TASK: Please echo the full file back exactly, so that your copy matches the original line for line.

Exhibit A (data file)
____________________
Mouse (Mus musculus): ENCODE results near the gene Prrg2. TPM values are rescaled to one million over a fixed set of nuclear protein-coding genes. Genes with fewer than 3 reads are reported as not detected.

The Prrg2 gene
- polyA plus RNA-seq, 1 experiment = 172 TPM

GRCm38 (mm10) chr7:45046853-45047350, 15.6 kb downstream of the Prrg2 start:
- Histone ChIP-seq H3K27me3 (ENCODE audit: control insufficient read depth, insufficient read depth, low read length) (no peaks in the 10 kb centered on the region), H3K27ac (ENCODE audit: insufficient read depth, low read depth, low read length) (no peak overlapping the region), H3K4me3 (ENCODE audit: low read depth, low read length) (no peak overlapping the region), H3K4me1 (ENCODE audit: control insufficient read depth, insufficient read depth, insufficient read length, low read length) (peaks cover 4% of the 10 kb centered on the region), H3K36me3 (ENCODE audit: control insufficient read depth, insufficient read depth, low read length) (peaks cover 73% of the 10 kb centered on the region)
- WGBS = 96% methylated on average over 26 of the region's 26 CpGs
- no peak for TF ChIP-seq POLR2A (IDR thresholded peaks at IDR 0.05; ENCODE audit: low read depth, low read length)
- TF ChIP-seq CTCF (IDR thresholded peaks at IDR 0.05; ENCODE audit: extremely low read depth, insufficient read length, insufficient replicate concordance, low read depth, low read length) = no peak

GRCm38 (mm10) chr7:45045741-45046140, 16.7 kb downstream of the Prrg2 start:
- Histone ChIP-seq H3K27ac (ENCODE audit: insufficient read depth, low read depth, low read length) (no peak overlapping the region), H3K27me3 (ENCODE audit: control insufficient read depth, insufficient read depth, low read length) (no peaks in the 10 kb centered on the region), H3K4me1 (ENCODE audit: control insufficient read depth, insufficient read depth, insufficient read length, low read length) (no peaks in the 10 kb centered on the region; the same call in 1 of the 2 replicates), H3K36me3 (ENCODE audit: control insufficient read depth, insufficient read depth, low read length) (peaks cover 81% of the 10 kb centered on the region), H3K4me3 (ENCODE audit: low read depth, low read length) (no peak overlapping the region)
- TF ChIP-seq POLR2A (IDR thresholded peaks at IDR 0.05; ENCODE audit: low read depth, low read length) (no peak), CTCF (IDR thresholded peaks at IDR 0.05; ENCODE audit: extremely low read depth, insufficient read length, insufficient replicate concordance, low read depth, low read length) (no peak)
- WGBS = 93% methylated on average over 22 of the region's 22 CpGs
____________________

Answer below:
Mouse (Mus musculus): ENCODE results near the gene Prrg2. TPM values are rescaled to one million over a fixed set of nuclear protein-coding genes. Genes with fewer than 3 reads are reported as not detected.

The Prrg2 gene
- polyA plus RNA-seq, 1 experiment = 172 TPM

GRCm38 (mm10) chr7:45046853-45047350, 15.6 kb downstream of the Prrg2 start:
- Histone ChIP-seq H3K27me3 (ENCODE audit: control insufficient read depth, insufficient read depth, low read length) (no peaks in the 10 kb centered on the region), H3K27ac (ENCODE audit: insufficient read depth, low read depth, low read length) (no peak overlapping the region), H3K4me3 (ENCODE audit: low read depth, low read length) (no peak overlapping the region), H3K4me1 (ENCODE audit: control insufficient read depth, insufficient read depth, insufficient read length, low read length) (peaks cover 4% of the 10 kb centered on the region), H3K36me3 (ENCODE audit: control insufficient read depth, insufficient read depth, low read length) (peaks cover 73% of the 10 kb centered on the region)
- WGBS = 96% methylated on average over 26 of the region's 26 CpGs
- no peak for TF ChIP-seq POLR2A (IDR thresholded peaks at IDR 0.05; ENCODE audit: low read depth, low read length)
- TF ChIP-seq CTCF (IDR thresholded peaks at IDR 0.05; ENCODE audit: extremely low read depth, insufficient read length, insufficient replicate concordance, low read depth, low read length) = no peak

GRCm38 (mm10) chr7:45045741-45046140, 16.7 kb downstream of the Prrg2 start:
- Histone ChIP-seq H3K27ac (ENCODE audit: insufficient read depth, low read depth, low read length) (no peak overlapping the region), H3K27me3 (ENCODE audit: control insufficient read depth, insufficient read depth, low read length) (no peaks in the 10 kb centered on the region), H3K4me1 (ENCODE audit: control insufficient read depth, insufficient read depth, insufficient read length, low read length) (no peaks in the 10 kb centered on the region; the same call in 1 of the 2 replicates), H3K36me3 (ENCODE audit: control insufficient read depth, insufficient read depth, low read length) (peaks cover 81% of the 10 kb centered on the region), H3K4me3 (ENCODE audit: low read depth, low read length) (no peak overlapping the region)
- TF ChIP-seq POLR2A (IDR thresholded peaks at IDR 0.05; ENCODE audit: low read depth, low read length) (no peak), CTCF (IDR thresholded peaks at IDR 0.05; ENCODE audit: extremely low read depth, insufficient read length, insufficient replicate concordance, low read depth, low read length) (no peak)
- WGBS = 93% methylated on average over 22 of the region's 22 CpGs